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Gay, bisexual teens at higher risk for eating disorders

Janelle Vreeland

Gay, lesbian and bisexual teens show high rates of binge eating, purging

A new study has found that teenagers who identify as gay or bisexual have higher risks of developing an eating disorder than heterosexual teens; more specifically, bingeing and purging. According to Reuters, the study says that symptoms can start at the age of 12.

Even though there have been studies in the past that found the correlations between sexuality and the development of eating disorders, there is less known about whether there is a causal relationship or not.

The new study was conducted by researchers at Harvard University and Children’s Hospital Boston. In it, researches looked at data from a U.S. survey of nearly 14,000 12-to 23-year-olds to see if there is indeed a connection between sexuality, and bingeing and purging.

Results from both male and female groups show higher rates of binge-eating when the person identifies themselves as gay, lesbian, bisexual, or “mostly heterosexual,” according to Reuters. At the same time, the rates for purging, using methods like vomiting or abusing laxatives, were also higher.

The outcomes of the study were published in theJournal of Adolescent Health. Lead researcher S. Bryn Austin told Reuters via email that “We found clear and concerning signs of higher rates of eating disorder symptoms in sexual-minority youth” as compared to their straight peers.

Lesbian, bisexual, and mostly heterosexual girls reported twice as likely as straight girls to binge at least once per month in the past year. Bisexual and mostly heterosexual girls are also more likely to use purging as a weight control method, according to Reuters.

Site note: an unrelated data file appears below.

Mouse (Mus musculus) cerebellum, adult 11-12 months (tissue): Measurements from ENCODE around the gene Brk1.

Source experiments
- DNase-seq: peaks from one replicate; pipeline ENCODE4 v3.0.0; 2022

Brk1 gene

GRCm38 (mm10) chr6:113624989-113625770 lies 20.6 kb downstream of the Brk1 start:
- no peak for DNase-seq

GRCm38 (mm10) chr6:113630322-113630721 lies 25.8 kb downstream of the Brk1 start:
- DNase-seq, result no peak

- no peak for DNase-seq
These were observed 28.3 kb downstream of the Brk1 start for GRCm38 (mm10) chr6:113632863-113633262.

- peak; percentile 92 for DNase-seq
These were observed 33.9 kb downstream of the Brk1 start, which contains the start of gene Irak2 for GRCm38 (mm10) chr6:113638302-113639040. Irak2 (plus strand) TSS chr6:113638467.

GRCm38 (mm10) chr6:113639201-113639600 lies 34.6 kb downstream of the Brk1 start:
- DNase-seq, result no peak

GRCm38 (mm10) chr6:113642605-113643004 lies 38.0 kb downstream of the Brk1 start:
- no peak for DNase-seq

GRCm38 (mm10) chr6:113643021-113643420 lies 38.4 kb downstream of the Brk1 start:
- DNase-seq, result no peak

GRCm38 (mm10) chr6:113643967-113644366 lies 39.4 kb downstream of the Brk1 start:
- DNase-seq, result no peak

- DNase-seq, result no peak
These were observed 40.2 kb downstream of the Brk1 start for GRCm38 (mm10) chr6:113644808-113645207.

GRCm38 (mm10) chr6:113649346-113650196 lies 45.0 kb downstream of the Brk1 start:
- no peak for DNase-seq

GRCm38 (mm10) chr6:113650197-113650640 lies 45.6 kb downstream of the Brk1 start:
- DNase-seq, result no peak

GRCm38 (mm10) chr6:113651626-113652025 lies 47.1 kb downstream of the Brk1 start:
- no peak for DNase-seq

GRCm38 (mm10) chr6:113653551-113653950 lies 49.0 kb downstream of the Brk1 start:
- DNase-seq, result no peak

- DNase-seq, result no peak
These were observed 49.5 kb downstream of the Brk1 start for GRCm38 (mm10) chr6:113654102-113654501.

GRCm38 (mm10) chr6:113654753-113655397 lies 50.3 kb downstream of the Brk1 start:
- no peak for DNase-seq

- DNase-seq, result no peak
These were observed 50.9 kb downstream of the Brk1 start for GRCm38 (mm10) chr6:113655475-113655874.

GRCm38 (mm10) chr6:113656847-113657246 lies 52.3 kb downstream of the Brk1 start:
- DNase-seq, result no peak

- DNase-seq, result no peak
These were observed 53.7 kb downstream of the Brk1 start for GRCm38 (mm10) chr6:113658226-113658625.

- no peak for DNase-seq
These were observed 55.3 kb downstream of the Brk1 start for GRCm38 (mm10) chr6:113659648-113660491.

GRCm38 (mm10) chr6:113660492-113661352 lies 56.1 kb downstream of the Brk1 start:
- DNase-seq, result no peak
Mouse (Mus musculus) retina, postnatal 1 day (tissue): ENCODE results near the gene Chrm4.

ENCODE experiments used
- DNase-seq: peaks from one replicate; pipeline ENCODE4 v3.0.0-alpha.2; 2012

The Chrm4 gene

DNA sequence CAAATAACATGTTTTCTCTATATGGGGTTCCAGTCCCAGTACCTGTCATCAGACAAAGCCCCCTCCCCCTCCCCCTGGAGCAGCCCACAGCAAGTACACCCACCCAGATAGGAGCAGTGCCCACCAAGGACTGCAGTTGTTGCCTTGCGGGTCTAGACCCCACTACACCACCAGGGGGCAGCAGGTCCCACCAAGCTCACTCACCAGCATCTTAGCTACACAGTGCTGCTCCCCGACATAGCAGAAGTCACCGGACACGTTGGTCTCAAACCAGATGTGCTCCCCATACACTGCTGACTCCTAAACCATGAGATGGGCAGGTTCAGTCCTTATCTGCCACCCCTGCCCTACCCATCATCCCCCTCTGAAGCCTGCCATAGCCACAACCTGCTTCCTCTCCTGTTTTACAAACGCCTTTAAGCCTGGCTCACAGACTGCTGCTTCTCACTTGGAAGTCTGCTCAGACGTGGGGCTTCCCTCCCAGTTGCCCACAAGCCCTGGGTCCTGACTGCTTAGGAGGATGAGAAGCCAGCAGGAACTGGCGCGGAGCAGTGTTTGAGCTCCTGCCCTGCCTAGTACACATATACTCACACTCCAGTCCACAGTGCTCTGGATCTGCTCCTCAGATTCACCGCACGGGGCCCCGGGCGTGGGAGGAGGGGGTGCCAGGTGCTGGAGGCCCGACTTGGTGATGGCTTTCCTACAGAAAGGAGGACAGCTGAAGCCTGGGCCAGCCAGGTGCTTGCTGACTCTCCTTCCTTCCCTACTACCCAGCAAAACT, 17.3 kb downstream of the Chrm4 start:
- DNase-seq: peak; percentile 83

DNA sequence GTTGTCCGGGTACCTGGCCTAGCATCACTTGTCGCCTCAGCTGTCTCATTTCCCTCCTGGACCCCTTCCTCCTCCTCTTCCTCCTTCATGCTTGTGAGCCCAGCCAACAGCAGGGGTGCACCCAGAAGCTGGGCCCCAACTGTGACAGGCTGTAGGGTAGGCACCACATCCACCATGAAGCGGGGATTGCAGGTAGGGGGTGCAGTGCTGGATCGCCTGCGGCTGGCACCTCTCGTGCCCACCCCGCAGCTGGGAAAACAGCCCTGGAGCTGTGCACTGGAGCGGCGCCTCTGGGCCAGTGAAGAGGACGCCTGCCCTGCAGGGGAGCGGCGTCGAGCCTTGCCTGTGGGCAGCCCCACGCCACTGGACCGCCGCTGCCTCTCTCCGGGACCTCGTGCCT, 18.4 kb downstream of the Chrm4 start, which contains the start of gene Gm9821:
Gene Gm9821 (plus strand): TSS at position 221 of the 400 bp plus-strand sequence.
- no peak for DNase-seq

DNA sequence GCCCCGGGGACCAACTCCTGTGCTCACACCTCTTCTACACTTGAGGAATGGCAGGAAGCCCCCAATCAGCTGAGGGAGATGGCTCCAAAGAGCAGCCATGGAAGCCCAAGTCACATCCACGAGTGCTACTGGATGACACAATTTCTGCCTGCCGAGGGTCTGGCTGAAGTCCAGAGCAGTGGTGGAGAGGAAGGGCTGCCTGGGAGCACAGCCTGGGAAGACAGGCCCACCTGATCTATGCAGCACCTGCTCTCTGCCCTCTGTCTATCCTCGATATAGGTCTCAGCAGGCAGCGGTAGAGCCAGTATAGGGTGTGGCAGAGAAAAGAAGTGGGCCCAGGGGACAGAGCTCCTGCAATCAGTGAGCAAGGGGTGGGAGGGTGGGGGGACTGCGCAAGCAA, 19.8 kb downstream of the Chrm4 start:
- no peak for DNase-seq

With males, on the other hand, the respondents who identified as homosexual had the largest connection. The study shows that gay boys are seven times more likely to binge and nearly 12 times more likely to purge their food than straight boys. Bisexual and mostly heterosexual males also reported higher tendencies, anywhere from three to seven times the risk.

According to Reuters, the researchers said that their findings do not necessarily explain why gay and bisexual kids have higher risks of having an eating disorder, but they said that past research does help.

Austin reportedly also said that gay teens are often “treated like outsiders” within their own family and friends. They too will often face bullying, harassment, and exclusion.

“This kind of isolation and victimization can take its toll on a young person,” Austin said to Reuters, “and one of ways it can play out is in vulnerability to eating-disorder symptoms and a host of other stress-related health problems.”

Austin also explained how important the role of families is as a support pillar, especially since there is still a negative attitude towards homosexuality and bisexuality in today’s society.

She said that it is “incredibly important for parents and other family members to reach out” so that the teens know that their families love and support them.

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